When completed in 1969, Wrapped Coast – One Million Square Feet, Little Bay, was the largest single artwork in the world. It was also the first environmental project created by the iconic artists Christo and Jeanne-Claude.
Resembling a strange arctic landscape, the creation of New York artists Christo and his wife Jeanne-Claude swathed two and a half kilometres of the northern side of the Little Bay coastline with its 26 metres high cliffs in 90,000 square metres (1 million square feet) of white fabric and rope measuring 56 kilometres.
Fifteen professional mountain climbers, 110 labourers, architecture and art students from the University of Sydney and East Sydney Technical College, as well as a number of Australian artists and teachers, spent four weeks climbing, wrapping, sewing and securing the work. The expanse was so vast that no one vantage point allowed a complete view. Instead, visitors walked for an hour to cross its surface. Christo favoured the view from the water line.
The project was financed by Christo and Jeanne-Claude themselves, through the sale of Christos’ original preparatory drawings, collages, scale models and lithographs of their earlier installations.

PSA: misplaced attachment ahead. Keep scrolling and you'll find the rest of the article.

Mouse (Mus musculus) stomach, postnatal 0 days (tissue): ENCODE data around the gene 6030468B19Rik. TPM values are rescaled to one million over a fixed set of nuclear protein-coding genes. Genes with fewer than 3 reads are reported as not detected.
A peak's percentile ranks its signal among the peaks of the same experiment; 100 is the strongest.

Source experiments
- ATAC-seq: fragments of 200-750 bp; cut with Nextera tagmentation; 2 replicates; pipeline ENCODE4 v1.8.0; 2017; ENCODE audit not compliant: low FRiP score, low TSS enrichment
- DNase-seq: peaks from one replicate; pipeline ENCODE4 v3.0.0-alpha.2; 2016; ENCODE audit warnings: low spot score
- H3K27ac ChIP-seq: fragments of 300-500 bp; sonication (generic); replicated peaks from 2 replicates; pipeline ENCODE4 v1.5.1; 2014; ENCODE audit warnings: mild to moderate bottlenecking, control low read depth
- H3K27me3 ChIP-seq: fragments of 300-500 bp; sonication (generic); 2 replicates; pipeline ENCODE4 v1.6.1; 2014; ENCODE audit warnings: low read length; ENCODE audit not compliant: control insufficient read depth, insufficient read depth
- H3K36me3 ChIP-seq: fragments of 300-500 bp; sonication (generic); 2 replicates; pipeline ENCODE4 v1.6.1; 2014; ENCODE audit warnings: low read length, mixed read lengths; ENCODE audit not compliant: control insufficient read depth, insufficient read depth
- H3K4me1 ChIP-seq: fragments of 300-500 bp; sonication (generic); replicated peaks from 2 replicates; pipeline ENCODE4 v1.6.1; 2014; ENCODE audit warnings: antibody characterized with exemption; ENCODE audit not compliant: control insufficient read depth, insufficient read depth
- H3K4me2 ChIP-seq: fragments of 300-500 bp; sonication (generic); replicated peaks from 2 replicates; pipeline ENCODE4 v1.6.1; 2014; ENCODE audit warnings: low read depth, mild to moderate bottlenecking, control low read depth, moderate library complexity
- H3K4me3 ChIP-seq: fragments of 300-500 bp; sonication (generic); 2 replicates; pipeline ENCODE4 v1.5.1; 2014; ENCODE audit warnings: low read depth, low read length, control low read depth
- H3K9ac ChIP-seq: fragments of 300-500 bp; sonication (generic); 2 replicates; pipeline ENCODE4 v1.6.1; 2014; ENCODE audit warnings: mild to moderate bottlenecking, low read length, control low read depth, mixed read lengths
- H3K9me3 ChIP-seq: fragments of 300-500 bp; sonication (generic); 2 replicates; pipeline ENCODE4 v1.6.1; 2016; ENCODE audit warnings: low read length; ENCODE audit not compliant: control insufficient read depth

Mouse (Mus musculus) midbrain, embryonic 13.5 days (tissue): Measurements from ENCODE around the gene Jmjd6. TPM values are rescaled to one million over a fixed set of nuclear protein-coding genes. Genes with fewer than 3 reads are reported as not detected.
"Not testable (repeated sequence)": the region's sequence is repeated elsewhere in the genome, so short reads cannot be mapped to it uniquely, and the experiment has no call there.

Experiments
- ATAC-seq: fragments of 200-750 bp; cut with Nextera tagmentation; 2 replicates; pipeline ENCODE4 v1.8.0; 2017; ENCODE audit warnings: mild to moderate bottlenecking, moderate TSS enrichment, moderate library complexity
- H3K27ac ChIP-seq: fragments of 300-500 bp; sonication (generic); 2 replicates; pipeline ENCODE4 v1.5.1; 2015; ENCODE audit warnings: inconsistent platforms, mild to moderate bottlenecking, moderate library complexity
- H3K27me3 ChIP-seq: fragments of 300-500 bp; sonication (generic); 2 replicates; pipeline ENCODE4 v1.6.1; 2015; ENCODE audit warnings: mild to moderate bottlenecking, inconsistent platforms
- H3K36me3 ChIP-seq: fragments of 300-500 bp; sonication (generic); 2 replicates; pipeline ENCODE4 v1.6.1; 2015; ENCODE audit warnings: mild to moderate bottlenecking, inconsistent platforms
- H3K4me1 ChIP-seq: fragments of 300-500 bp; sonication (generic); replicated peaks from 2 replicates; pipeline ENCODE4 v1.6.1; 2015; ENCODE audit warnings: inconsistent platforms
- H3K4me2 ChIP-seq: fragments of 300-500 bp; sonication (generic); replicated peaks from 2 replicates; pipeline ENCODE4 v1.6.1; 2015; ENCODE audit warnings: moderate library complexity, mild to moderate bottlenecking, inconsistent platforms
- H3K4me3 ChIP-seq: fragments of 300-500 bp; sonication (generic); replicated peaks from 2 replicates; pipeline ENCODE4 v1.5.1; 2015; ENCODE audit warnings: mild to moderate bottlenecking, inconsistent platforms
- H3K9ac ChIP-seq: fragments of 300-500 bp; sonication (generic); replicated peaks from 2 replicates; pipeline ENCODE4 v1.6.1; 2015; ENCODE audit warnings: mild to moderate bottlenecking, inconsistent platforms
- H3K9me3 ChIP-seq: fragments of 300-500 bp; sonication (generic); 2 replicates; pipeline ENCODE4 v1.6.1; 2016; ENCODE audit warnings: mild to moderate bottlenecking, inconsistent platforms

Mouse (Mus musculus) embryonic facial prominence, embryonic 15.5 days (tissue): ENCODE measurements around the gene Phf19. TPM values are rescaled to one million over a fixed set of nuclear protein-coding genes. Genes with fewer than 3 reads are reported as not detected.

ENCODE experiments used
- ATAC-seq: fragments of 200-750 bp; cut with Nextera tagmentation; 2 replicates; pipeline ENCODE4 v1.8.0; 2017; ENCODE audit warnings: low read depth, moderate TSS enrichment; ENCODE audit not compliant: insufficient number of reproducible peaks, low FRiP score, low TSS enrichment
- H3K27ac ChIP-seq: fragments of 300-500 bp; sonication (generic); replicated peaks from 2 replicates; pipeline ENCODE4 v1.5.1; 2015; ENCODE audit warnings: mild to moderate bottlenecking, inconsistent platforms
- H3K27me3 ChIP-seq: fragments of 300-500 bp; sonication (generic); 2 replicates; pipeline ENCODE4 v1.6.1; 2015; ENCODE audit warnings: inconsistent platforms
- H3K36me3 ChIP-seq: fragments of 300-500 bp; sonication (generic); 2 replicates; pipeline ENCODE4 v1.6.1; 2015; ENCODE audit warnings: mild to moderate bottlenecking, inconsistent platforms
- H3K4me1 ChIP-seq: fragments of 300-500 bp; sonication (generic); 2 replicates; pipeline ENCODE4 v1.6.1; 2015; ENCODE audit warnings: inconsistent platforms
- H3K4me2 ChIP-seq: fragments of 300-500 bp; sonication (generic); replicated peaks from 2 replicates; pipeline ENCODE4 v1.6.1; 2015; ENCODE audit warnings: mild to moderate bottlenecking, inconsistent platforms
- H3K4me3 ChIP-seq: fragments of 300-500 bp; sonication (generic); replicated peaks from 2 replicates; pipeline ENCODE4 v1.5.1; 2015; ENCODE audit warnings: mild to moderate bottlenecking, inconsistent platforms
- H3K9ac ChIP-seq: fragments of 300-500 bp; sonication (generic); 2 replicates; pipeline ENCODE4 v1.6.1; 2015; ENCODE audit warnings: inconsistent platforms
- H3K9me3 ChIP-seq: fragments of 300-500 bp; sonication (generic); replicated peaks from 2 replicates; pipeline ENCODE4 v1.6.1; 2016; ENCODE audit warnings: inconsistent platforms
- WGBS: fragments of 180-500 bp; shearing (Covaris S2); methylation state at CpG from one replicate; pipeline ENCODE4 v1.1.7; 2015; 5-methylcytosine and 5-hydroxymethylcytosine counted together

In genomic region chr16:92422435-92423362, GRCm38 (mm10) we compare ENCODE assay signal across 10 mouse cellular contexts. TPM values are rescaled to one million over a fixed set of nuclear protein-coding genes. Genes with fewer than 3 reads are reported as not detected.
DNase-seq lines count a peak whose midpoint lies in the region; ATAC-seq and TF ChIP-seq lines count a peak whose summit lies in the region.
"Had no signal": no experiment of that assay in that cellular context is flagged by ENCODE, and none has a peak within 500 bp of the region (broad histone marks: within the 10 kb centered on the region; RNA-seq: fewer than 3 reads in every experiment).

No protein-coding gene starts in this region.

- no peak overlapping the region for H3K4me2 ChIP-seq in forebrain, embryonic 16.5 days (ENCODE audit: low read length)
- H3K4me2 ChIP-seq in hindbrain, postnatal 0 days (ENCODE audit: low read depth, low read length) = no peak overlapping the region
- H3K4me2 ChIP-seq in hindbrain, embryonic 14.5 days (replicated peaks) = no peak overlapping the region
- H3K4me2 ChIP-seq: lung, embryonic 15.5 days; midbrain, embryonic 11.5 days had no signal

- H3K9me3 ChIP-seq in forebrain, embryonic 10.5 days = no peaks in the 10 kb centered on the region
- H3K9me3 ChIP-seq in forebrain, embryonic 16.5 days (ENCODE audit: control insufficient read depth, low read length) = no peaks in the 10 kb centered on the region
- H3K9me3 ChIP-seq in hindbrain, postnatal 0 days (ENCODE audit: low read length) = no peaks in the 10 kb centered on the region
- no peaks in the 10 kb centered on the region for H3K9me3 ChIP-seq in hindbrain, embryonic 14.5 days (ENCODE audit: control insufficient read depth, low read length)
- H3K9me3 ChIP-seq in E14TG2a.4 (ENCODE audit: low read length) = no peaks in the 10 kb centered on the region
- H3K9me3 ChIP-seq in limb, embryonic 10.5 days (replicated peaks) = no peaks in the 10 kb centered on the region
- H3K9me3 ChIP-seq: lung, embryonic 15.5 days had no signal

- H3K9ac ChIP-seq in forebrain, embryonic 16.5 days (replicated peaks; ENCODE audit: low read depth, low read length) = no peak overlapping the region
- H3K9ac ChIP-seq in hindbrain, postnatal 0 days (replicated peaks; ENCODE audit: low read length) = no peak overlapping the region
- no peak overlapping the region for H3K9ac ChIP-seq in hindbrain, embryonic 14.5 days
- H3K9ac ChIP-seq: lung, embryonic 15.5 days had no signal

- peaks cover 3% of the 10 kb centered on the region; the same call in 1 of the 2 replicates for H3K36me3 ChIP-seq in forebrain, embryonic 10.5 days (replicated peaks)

The then administrator of The Prince Henry Hospital, JR Clancy, permitted the use of the land on the proviso that a minimum admission fee should be charged and all proceeds donated to the hospital.
The coast remained wrapped for a period of 10 weeks from October to December 1969. The materials were then removed and recycled. The site, which many thousands had visited, was returned to its original condition with no hint of the artistic extravaganza gone before.
Somewhere between a monument and an event, Wrapped Coast was an extraordinary project that changed perceptions and had an enormous impact on art in Australia.
Kaldor Public Art Projects
The Age – Kaldor Unwrapped
Christo and Jeanne-Claude, Jacob Baal-Teshuva
Author − Jane Bannister